Dawn Colclasure's Blog

Author and poet Dawn Colclasure

Monday, January 21, 2013

Racism in novels

Art is supposed to imitate life. That said, a lot of what passes as realistic fiction must first of all be realistic. It must be believable and it must have believable, logical or even very possible explanations for why things happen. It has to be like the real world. The same goes for characters. They have to be realistic, like a real person would be.

And while as I write fiction, I try to make my characters as realistic as possible, there are certain things about my characters that I would not like or that makes me cringe. But I leave them there, because that is just the way my character is.

Even if my character is a racist.

That is the problem I ran into with the novel I am currently revising. My antagonist is a racist. He calls certain people certain names (though he doesn’t use the n-word for a black guy). This bothers me, of course, because I respect people of all colors. I am not a racist. I would not think such things or say such things.

But this particular character does. And it troubles me.

Now, this is one of the reasons why I’m sending the manuscript off to beta readers. I want to know what THEY think about my character’s racist attitude and comments. If it was up to me, I’d take that stuff out. But I understand that this is the way my character is. He is a racist. He is not a very pleasant man at all. I don’t think I would change my bad guy's character in any way if I removed the racist stuff, but maybe I could lighten it a bit. Make it happen just once instead of a few times.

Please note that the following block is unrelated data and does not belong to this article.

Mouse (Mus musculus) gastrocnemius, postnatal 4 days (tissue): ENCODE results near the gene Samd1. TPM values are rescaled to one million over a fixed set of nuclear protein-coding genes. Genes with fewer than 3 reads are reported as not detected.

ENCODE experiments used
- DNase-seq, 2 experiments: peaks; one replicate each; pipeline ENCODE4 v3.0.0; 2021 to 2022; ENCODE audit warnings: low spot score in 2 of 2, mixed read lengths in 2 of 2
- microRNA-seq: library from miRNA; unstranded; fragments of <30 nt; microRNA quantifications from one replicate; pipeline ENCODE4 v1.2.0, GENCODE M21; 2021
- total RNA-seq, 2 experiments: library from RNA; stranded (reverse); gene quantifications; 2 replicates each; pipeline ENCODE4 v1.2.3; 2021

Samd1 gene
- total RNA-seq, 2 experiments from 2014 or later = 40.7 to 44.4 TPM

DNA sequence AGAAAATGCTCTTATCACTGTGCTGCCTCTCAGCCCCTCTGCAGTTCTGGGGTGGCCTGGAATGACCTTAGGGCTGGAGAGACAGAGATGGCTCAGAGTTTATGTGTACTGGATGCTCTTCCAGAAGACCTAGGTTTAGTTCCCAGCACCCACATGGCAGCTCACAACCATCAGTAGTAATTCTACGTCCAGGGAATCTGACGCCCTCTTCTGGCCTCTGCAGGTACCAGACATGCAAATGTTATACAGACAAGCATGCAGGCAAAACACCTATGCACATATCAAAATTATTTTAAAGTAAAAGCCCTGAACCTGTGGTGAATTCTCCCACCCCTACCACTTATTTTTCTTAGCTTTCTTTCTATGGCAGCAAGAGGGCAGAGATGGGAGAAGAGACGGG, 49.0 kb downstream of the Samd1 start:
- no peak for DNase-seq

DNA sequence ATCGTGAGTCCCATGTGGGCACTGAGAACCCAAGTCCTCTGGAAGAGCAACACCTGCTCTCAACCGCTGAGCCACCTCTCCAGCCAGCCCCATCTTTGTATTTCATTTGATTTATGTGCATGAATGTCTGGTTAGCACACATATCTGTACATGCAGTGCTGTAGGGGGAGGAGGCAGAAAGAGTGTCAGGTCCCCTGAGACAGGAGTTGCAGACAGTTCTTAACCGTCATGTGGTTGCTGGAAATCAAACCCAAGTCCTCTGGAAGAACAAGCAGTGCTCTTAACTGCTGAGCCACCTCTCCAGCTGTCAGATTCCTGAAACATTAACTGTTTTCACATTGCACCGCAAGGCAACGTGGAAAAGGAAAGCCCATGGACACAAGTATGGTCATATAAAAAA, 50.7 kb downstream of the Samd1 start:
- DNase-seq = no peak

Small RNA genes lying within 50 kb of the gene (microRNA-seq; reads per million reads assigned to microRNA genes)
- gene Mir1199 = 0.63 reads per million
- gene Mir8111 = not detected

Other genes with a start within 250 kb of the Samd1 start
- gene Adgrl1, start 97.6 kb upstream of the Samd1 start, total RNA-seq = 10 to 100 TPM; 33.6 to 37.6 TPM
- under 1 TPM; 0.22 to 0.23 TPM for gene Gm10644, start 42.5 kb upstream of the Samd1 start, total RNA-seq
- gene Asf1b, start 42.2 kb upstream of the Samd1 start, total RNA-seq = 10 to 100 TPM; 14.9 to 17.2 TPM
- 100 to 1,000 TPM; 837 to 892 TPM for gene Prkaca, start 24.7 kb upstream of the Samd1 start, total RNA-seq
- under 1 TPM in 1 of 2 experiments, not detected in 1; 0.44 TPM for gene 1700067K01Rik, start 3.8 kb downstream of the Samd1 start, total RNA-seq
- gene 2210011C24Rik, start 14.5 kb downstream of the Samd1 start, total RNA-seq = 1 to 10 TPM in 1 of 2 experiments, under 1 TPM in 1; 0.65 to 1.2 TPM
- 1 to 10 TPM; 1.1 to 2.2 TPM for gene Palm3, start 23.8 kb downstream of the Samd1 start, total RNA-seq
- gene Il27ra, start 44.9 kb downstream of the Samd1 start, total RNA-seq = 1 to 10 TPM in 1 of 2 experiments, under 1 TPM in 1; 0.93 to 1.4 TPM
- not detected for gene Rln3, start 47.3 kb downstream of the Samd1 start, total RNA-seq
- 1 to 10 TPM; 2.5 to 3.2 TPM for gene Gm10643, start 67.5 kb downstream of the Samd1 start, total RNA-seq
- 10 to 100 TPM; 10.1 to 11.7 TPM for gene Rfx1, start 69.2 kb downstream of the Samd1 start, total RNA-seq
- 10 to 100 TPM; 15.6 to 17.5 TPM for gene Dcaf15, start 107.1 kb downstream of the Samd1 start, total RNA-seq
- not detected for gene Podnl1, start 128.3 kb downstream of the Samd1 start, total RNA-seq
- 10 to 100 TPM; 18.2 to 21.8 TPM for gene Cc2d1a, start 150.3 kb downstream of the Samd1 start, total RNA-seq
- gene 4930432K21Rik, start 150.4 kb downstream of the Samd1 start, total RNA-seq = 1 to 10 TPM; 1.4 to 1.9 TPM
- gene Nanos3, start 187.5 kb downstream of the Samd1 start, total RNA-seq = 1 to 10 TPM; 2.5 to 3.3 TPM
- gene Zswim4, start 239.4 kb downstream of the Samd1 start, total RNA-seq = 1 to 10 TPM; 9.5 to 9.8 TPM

In any event, I am going to leave it to my readers to decide. Then, of course, my editor then publisher will both decide. I’m not trying to be PC and I’m not afraid of a backlash from readers who don’t like that particular thing about my character. You can't please everybody, so I don't try to. I just want to be true to my characters – the good guys and bad guys – and let them be who they are, even if I don’t like that particular thing about them.

So that’s why I kept it in the manuscript when sending it off. We’ll see if it will be kept in the story when the book gets published.


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